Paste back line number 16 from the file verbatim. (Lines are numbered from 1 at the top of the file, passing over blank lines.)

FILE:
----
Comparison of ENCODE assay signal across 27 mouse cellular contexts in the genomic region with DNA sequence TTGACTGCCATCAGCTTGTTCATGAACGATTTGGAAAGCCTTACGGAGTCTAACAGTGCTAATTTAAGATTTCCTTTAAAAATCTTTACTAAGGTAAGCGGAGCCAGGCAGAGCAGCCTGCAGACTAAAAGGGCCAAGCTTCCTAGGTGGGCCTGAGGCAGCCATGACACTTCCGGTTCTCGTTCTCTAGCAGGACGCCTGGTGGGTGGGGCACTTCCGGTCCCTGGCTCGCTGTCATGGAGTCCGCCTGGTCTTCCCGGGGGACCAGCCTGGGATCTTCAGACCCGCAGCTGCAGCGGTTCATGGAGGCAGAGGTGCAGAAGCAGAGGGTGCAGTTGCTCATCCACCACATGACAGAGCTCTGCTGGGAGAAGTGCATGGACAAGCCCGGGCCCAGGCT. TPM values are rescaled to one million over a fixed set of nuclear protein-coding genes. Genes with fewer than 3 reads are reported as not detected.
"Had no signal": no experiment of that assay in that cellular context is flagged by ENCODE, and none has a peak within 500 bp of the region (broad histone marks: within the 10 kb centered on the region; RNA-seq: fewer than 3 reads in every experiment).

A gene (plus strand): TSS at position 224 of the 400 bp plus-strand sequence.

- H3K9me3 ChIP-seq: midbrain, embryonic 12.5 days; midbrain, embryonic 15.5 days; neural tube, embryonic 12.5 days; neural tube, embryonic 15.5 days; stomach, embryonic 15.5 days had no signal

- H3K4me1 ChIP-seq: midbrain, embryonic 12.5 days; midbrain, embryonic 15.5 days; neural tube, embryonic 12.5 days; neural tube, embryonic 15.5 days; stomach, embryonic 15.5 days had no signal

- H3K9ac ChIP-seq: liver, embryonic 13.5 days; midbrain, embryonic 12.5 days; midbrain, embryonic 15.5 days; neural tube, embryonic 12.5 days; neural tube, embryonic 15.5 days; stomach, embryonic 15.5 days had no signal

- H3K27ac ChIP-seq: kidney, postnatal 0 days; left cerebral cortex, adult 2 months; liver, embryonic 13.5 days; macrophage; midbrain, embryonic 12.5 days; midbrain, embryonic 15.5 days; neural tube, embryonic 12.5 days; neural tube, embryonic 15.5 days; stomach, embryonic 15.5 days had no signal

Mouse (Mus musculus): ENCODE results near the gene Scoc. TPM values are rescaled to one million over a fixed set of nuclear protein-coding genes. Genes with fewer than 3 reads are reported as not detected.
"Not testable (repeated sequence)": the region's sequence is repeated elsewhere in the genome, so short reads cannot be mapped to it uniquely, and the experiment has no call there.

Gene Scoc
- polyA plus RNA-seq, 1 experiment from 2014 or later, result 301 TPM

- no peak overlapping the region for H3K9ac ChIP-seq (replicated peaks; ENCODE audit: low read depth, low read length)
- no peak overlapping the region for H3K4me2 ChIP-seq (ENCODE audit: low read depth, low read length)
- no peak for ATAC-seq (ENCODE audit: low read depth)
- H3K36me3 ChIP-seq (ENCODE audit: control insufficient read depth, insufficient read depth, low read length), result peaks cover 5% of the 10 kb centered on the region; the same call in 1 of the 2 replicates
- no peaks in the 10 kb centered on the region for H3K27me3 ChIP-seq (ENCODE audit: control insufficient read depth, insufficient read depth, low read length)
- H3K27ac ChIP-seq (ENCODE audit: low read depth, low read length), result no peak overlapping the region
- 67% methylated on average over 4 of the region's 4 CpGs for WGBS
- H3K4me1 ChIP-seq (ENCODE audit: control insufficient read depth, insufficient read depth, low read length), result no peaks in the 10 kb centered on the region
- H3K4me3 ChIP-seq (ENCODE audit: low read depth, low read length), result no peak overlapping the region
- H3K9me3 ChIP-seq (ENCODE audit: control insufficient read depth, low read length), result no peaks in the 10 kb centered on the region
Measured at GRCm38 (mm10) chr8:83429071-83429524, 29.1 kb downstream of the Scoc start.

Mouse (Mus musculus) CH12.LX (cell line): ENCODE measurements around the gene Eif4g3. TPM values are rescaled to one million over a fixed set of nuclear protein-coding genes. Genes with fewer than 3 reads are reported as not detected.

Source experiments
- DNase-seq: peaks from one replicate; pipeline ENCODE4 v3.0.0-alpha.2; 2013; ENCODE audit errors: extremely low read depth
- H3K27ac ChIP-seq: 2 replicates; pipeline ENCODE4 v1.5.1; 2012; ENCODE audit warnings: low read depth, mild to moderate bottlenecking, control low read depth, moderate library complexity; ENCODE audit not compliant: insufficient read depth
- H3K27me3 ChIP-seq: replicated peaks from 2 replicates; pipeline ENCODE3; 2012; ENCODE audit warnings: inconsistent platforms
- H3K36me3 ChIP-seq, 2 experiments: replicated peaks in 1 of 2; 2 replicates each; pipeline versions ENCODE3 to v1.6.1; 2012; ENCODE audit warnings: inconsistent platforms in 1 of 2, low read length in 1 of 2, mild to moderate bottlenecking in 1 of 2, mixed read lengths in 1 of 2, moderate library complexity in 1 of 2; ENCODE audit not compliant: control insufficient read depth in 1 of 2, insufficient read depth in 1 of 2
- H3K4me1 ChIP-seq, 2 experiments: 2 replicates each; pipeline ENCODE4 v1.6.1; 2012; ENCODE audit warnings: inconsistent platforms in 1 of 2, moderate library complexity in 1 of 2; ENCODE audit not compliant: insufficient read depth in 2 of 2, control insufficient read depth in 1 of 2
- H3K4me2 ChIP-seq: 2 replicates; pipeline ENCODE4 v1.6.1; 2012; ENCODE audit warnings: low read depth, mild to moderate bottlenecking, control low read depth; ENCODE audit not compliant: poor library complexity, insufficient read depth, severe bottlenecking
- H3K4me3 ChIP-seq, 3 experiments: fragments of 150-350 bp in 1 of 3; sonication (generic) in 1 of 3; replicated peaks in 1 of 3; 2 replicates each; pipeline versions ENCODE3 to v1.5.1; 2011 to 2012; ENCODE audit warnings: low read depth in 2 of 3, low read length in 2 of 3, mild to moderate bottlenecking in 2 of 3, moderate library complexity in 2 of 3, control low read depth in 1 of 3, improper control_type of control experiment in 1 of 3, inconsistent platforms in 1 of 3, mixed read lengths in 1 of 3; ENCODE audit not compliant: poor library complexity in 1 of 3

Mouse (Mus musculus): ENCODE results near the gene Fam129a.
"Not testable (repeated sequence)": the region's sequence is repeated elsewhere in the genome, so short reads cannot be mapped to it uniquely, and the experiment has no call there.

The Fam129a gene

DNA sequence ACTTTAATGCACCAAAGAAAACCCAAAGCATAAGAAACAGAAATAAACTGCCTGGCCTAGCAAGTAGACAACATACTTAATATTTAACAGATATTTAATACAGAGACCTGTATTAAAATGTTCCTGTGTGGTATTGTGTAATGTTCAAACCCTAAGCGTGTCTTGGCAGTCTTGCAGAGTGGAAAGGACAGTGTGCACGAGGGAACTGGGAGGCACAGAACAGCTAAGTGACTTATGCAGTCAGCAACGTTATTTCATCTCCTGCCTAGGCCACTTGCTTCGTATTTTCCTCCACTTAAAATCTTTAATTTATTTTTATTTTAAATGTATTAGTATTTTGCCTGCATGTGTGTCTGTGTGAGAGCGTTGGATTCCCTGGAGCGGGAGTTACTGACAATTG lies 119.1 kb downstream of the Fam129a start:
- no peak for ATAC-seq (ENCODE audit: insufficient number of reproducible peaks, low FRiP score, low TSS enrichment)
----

- no peaks in the 10 kb centered on the region for H3K27me3 ChIP-seq (ENCODE audit: control insufficient read depth, insufficient read depth, low read length)